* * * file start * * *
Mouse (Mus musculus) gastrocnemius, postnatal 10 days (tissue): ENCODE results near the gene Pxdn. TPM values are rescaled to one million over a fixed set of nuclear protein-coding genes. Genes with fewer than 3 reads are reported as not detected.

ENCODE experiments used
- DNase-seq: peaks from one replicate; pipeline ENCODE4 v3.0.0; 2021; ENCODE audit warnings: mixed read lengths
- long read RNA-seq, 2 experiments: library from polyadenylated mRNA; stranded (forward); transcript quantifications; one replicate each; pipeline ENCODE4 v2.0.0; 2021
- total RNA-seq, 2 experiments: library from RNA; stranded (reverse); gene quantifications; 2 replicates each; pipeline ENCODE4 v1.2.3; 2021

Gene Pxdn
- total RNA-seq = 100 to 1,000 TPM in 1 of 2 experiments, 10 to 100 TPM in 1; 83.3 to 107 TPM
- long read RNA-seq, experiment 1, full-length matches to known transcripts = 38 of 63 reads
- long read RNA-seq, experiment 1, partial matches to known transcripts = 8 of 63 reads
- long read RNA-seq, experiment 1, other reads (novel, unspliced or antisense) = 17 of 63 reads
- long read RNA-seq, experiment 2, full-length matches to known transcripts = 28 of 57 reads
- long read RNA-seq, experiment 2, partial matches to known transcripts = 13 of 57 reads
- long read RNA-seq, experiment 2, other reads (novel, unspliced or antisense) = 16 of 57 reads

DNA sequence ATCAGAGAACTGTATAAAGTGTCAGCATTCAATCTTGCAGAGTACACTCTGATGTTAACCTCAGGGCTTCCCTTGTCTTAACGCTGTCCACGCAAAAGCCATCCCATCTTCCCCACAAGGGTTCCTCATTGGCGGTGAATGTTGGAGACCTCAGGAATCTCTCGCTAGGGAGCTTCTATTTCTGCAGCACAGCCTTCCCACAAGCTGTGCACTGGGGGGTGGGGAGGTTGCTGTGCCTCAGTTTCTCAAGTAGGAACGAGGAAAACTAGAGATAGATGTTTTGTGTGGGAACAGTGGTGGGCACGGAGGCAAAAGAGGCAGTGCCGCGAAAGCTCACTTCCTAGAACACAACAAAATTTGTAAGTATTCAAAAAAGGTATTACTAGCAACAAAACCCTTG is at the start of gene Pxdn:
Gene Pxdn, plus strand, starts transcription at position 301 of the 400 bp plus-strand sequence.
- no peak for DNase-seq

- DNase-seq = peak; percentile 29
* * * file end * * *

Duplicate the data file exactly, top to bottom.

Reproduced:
Mouse (Mus musculus) gastrocnemius, postnatal 10 days (tissue): ENCODE results near the gene Pxdn. TPM values are rescaled to one million over a fixed set of nuclear protein-coding genes. Genes with fewer than 3 reads are reported as not detected.

ENCODE experiments used
- DNase-seq: peaks from one replicate; pipeline ENCODE4 v3.0.0; 2021; ENCODE audit warnings: mixed read lengths
- long read RNA-seq, 2 experiments: library from polyadenylated mRNA; stranded (forward); transcript quantifications; one replicate each; pipeline ENCODE4 v2.0.0; 2021
- total RNA-seq, 2 experiments: library from RNA; stranded (reverse); gene quantifications; 2 replicates each; pipeline ENCODE4 v1.2.3; 2021

Gene Pxdn
- total RNA-seq = 100 to 1,000 TPM in 1 of 2 experiments, 10 to 100 TPM in 1; 83.3 to 107 TPM
- long read RNA-seq, experiment 1, full-length matches to known transcripts = 38 of 63 reads
- long read RNA-seq, experiment 1, partial matches to known transcripts = 8 of 63 reads
- long read RNA-seq, experiment 1, other reads (novel, unspliced or antisense) = 17 of 63 reads
- long read RNA-seq, experiment 2, full-length matches to known transcripts = 28 of 57 reads
- long read RNA-seq, experiment 2, partial matches to known transcripts = 13 of 57 reads
- long read RNA-seq, experiment 2, other reads (novel, unspliced or antisense) = 16 of 57 reads

DNA sequence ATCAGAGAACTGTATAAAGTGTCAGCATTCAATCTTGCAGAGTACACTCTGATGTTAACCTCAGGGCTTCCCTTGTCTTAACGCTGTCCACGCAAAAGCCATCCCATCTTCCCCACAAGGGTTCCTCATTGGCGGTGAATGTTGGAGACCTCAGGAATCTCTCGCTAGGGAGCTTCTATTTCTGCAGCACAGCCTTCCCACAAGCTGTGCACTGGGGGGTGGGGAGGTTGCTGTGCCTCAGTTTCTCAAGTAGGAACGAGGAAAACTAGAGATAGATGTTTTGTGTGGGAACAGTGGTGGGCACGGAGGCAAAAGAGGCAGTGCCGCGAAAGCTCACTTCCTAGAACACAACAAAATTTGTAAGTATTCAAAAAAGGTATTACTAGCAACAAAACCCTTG is at the start of gene Pxdn:
Gene Pxdn, plus strand, starts transcription at position 301 of the 400 bp plus-strand sequence.
- no peak for DNase-seq

- DNase-seq = peak; percentile 29